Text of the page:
Farm loan waivers: Narendra Modi should call Rahul Gandhi’s bluff, avoid risks of competitive populism
Farm loan waivers are essentially bribes paid by the state to atone for the sins of not implementing structural reforms in India’s biggest private sector that employs the highest number of people—agriculture.
It is not surprising that a party of career politicians such as Congress sees power as an end in itself. Even if the route to that power is paved through irresponsible populism. In the past, it has often hedged on profligacy to cement hold on power and paid for it in the end but that doesn’t seem to have dented its belief on doles and entitlements as transient tools to win votes. Congress’ irresponsible policies have imposed terrible long-term costs on the economy but, as former prime minister Manmohan Singh had once said in Parliament quoting John Maynard Keynes: “in the long-term we are all dead”.
Much has been written about the scam regime that UPA 2 oversaw which is believed to be a major factor behind its ouster in 2014. A lot less attention has been paid to how Congress paralysed the banking sector through fiscal profligacy. The Union Budget presented by P Chidambaram in 2008 announced a whopping Rs 60,000 crore outlay by way of debt relief for farmers that eventually affected the banks’ finances.
UPA2 wrecked the banking sector and slowed the economy through indiscriminate lending. Now they’ve triggered this race to the bottom. #FarmLoanWaivers is irresponsible politicking. pic.twitter.com/Ddp3aI3Att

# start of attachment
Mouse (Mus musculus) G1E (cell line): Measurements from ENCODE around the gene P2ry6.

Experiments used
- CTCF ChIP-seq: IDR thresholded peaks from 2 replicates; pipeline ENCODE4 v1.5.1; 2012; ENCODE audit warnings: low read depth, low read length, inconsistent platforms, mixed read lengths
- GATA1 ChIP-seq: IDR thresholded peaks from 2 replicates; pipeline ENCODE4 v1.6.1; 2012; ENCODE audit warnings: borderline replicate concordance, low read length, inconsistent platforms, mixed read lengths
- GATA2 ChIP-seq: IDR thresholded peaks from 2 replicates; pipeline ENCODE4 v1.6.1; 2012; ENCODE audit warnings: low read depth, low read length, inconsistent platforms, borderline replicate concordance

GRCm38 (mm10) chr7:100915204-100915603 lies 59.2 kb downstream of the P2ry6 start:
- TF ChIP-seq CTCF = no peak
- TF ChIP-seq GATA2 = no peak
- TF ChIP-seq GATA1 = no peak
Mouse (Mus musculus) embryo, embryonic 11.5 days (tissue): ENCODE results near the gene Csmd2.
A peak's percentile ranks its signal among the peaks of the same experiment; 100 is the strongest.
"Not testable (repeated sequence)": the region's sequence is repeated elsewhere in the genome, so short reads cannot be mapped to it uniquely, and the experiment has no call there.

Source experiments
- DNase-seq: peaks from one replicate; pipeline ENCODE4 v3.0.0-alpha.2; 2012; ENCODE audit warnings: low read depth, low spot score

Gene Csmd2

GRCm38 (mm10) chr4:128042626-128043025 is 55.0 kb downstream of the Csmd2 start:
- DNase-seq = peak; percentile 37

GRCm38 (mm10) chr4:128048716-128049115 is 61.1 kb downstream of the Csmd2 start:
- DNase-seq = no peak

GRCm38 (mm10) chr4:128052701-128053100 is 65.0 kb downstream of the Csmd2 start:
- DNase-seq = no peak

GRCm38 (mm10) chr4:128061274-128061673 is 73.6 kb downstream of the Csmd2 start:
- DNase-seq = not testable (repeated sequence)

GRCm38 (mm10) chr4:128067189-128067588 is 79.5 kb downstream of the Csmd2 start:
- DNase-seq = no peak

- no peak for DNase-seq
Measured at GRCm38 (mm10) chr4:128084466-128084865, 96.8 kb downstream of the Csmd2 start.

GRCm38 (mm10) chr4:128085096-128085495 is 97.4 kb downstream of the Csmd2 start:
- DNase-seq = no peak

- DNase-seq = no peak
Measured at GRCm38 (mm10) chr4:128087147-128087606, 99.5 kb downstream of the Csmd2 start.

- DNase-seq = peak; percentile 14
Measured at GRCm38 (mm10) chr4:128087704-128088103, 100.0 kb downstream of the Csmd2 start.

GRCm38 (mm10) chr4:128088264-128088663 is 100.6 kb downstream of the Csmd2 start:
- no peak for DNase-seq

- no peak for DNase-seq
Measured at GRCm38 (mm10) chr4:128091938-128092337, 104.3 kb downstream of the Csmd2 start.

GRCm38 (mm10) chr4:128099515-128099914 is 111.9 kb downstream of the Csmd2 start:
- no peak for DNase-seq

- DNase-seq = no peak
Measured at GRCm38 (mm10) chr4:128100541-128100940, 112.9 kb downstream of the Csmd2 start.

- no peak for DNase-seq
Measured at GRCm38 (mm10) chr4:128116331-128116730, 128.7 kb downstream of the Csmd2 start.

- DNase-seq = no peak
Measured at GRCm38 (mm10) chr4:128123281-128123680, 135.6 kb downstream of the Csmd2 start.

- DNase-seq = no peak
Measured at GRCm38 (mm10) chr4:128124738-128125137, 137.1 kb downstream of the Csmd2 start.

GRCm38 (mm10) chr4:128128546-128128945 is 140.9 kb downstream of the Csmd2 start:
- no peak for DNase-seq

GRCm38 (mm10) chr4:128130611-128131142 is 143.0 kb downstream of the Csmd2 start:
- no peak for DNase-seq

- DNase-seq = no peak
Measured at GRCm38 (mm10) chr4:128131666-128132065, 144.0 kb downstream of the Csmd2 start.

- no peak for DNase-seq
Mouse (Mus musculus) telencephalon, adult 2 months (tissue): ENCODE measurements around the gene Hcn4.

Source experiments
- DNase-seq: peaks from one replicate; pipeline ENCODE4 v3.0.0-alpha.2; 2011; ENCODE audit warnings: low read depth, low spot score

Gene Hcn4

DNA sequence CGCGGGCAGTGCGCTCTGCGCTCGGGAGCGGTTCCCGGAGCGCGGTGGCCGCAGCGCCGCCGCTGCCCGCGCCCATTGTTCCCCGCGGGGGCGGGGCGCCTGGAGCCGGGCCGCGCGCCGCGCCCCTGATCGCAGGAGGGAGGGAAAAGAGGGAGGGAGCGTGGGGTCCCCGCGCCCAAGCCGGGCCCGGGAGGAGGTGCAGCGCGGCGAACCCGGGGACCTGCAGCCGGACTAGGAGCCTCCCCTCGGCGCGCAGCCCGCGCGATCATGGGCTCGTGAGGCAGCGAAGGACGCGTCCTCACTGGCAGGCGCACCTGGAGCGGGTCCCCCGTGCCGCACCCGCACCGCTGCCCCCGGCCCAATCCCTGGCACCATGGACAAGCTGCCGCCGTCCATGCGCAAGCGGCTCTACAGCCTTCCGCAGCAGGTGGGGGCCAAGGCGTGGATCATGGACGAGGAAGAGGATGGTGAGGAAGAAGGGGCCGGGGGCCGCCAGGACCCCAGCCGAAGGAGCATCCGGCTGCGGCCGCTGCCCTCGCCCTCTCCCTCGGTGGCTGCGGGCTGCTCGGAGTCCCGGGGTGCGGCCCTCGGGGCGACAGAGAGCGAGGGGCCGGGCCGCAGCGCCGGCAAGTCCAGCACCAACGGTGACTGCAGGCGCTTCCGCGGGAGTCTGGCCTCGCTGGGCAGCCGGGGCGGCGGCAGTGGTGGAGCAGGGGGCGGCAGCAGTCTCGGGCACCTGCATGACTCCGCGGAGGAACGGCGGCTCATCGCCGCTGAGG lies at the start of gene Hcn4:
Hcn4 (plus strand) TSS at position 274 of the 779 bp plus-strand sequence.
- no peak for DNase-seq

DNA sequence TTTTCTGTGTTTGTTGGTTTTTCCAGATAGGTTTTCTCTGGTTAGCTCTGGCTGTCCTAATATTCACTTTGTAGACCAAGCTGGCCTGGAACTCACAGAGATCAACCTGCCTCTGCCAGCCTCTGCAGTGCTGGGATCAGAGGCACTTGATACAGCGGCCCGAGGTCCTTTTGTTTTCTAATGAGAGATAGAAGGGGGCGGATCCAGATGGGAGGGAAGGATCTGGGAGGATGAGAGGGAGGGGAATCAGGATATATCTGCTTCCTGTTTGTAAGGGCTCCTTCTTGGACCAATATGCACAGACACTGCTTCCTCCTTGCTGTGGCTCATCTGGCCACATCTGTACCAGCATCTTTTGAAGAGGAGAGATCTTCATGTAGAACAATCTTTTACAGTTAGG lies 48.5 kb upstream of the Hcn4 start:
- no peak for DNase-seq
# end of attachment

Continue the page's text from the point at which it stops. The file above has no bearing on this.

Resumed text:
— Shamika Ravi (@ShamikaRavi) December 18, 2018
The thing about farm loan waiver is that it is bad economics and worse politics. It has a limited, transitory impact on small and marginal farmers and those involved in tenant farming — a segment that has been hit hardest by the agrarian crisis and relies on credit from informal sources. It also encourages credit indiscipline among those who are in a position to repay and penalises honest practices. The waivers also create a perverse paradigm where the big and mid-size farmers benefit, and small and marginal farmers are pushed towards the informal sector. In other words, it has the opposite effect of the intended outcome.
As a report in livemint points quoting various studies, “…small farmers use money saved from loan waiver for consumption activities and not to augment investment to increase agricultural productivity. This results in lower agricultural produce for small farmers during next loan cycles. On the contrary, the big and mid-size farmers (with more than 2 ha of landholding size) actually gain from farm loan waivers.”